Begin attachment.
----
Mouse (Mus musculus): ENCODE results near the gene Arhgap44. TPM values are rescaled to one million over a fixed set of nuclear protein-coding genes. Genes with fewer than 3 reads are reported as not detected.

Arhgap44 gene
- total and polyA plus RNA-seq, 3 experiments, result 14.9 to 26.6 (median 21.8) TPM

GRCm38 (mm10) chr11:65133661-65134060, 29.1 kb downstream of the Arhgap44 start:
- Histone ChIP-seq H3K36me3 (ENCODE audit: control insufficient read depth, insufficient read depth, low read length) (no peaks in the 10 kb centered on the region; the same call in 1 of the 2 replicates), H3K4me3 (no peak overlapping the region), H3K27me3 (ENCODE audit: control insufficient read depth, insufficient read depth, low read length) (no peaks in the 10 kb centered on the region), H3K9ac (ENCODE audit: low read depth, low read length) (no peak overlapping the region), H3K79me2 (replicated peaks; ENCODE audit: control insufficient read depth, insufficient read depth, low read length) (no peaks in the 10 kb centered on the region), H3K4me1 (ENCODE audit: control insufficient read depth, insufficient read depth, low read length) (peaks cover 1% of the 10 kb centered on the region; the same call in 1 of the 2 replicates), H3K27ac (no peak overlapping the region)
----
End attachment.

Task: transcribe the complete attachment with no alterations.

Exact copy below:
Mouse (Mus musculus): ENCODE results near the gene Arhgap44. TPM values are rescaled to one million over a fixed set of nuclear protein-coding genes. Genes with fewer than 3 reads are reported as not detected.

Arhgap44 gene
- total and polyA plus RNA-seq, 3 experiments, result 14.9 to 26.6 (median 21.8) TPM

GRCm38 (mm10) chr11:65133661-65134060, 29.1 kb downstream of the Arhgap44 start:
- Histone ChIP-seq H3K36me3 (ENCODE audit: control insufficient read depth, insufficient read depth, low read length) (no peaks in the 10 kb centered on the region; the same call in 1 of the 2 replicates), H3K4me3 (no peak overlapping the region), H3K27me3 (ENCODE audit: control insufficient read depth, insufficient read depth, low read length) (no peaks in the 10 kb centered on the region), H3K9ac (ENCODE audit: low read depth, low read length) (no peak overlapping the region), H3K79me2 (replicated peaks; ENCODE audit: control insufficient read depth, insufficient read depth, low read length) (no peaks in the 10 kb centered on the region), H3K4me1 (ENCODE audit: control insufficient read depth, insufficient read depth, low read length) (peaks cover 1% of the 10 kb centered on the region; the same call in 1 of the 2 replicates), H3K27ac (no peak overlapping the region)